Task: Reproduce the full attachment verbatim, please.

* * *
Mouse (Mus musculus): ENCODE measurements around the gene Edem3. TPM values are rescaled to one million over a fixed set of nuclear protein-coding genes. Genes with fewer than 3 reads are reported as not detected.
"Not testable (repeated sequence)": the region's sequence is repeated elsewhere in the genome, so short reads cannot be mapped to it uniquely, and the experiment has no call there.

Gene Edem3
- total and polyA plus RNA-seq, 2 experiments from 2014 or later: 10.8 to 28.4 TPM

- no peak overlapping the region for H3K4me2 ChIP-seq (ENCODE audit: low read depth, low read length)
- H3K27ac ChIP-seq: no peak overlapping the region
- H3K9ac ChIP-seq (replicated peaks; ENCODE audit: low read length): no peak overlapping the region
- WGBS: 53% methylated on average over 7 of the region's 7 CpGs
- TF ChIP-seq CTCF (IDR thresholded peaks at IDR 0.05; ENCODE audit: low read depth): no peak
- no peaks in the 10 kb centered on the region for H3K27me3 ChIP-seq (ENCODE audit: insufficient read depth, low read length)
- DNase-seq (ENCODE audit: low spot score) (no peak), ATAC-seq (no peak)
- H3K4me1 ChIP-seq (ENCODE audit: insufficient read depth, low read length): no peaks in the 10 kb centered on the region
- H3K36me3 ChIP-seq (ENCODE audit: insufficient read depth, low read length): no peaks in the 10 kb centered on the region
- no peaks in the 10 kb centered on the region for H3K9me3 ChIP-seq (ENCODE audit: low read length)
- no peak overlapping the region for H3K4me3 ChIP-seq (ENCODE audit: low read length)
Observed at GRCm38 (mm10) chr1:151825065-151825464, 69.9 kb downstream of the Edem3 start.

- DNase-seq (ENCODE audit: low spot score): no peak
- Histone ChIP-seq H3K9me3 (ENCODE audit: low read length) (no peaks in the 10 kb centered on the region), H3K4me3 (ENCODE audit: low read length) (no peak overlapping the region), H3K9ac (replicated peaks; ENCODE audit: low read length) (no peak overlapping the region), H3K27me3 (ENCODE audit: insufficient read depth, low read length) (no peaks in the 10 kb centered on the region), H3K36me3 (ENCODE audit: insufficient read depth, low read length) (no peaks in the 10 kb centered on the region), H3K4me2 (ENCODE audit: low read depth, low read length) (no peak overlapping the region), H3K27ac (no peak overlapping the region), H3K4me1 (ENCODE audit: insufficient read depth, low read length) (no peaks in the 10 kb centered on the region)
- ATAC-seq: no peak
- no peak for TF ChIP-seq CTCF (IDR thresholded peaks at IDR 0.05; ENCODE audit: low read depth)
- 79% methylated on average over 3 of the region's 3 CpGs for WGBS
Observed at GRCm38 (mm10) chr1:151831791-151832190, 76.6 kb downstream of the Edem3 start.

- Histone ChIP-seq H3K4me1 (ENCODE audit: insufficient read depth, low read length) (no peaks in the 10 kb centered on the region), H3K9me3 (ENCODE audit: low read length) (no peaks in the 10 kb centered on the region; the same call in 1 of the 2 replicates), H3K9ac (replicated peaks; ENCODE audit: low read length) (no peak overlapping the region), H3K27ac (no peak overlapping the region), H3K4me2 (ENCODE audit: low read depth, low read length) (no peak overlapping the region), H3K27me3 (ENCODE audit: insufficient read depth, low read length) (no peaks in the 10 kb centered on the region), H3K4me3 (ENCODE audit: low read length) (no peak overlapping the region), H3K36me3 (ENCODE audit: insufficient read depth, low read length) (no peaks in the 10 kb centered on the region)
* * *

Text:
Mouse (Mus musculus): ENCODE measurements around the gene Edem3. TPM values are rescaled to one million over a fixed set of nuclear protein-coding genes. Genes with fewer than 3 reads are reported as not detected.
"Not testable (repeated sequence)": the region's sequence is repeated elsewhere in the genome, so short reads cannot be mapped to it uniquely, and the experiment has no call there.

Gene Edem3
- total and polyA plus RNA-seq, 2 experiments from 2014 or later: 10.8 to 28.4 TPM

- no peak overlapping the region for H3K4me2 ChIP-seq (ENCODE audit: low read depth, low read length)
- H3K27ac ChIP-seq: no peak overlapping the region
- H3K9ac ChIP-seq (replicated peaks; ENCODE audit: low read length): no peak overlapping the region
- WGBS: 53% methylated on average over 7 of the region's 7 CpGs
- TF ChIP-seq CTCF (IDR thresholded peaks at IDR 0.05; ENCODE audit: low read depth): no peak
- no peaks in the 10 kb centered on the region for H3K27me3 ChIP-seq (ENCODE audit: insufficient read depth, low read length)
- DNase-seq (ENCODE audit: low spot score) (no peak), ATAC-seq (no peak)
- H3K4me1 ChIP-seq (ENCODE audit: insufficient read depth, low read length): no peaks in the 10 kb centered on the region
- H3K36me3 ChIP-seq (ENCODE audit: insufficient read depth, low read length): no peaks in the 10 kb centered on the region
- no peaks in the 10 kb centered on the region for H3K9me3 ChIP-seq (ENCODE audit: low read length)
- no peak overlapping the region for H3K4me3 ChIP-seq (ENCODE audit: low read length)
Observed at GRCm38 (mm10) chr1:151825065-151825464, 69.9 kb downstream of the Edem3 start.

- DNase-seq (ENCODE audit: low spot score): no peak
- Histone ChIP-seq H3K9me3 (ENCODE audit: low read length) (no peaks in the 10 kb centered on the region), H3K4me3 (ENCODE audit: low read length) (no peak overlapping the region), H3K9ac (replicated peaks; ENCODE audit: low read length) (no peak overlapping the region), H3K27me3 (ENCODE audit: insufficient read depth, low read length) (no peaks in the 10 kb centered on the region), H3K36me3 (ENCODE audit: insufficient read depth, low read length) (no peaks in the 10 kb centered on the region), H3K4me2 (ENCODE audit: low read depth, low read length) (no peak overlapping the region), H3K27ac (no peak overlapping the region), H3K4me1 (ENCODE audit: insufficient read depth, low read length) (no peaks in the 10 kb centered on the region)
- ATAC-seq: no peak
- no peak for TF ChIP-seq CTCF (IDR thresholded peaks at IDR 0.05; ENCODE audit: low read depth)
- 79% methylated on average over 3 of the region's 3 CpGs for WGBS
Observed at GRCm38 (mm10) chr1:151831791-151832190, 76.6 kb downstream of the Edem3 start.

- Histone ChIP-seq H3K4me1 (ENCODE audit: insufficient read depth, low read length) (no peaks in the 10 kb centered on the region), H3K9me3 (ENCODE audit: low read length) (no peaks in the 10 kb centered on the region; the same call in 1 of the 2 replicates), H3K9ac (replicated peaks; ENCODE audit: low read length) (no peak overlapping the region), H3K27ac (no peak overlapping the region), H3K4me2 (ENCODE audit: low read depth, low read length) (no peak overlapping the region), H3K27me3 (ENCODE audit: insufficient read depth, low read length) (no peaks in the 10 kb centered on the region), H3K4me3 (ENCODE audit: low read length) (no peak overlapping the region), H3K36me3 (ENCODE audit: insufficient read depth, low read length) (no peaks in the 10 kb centered on the region)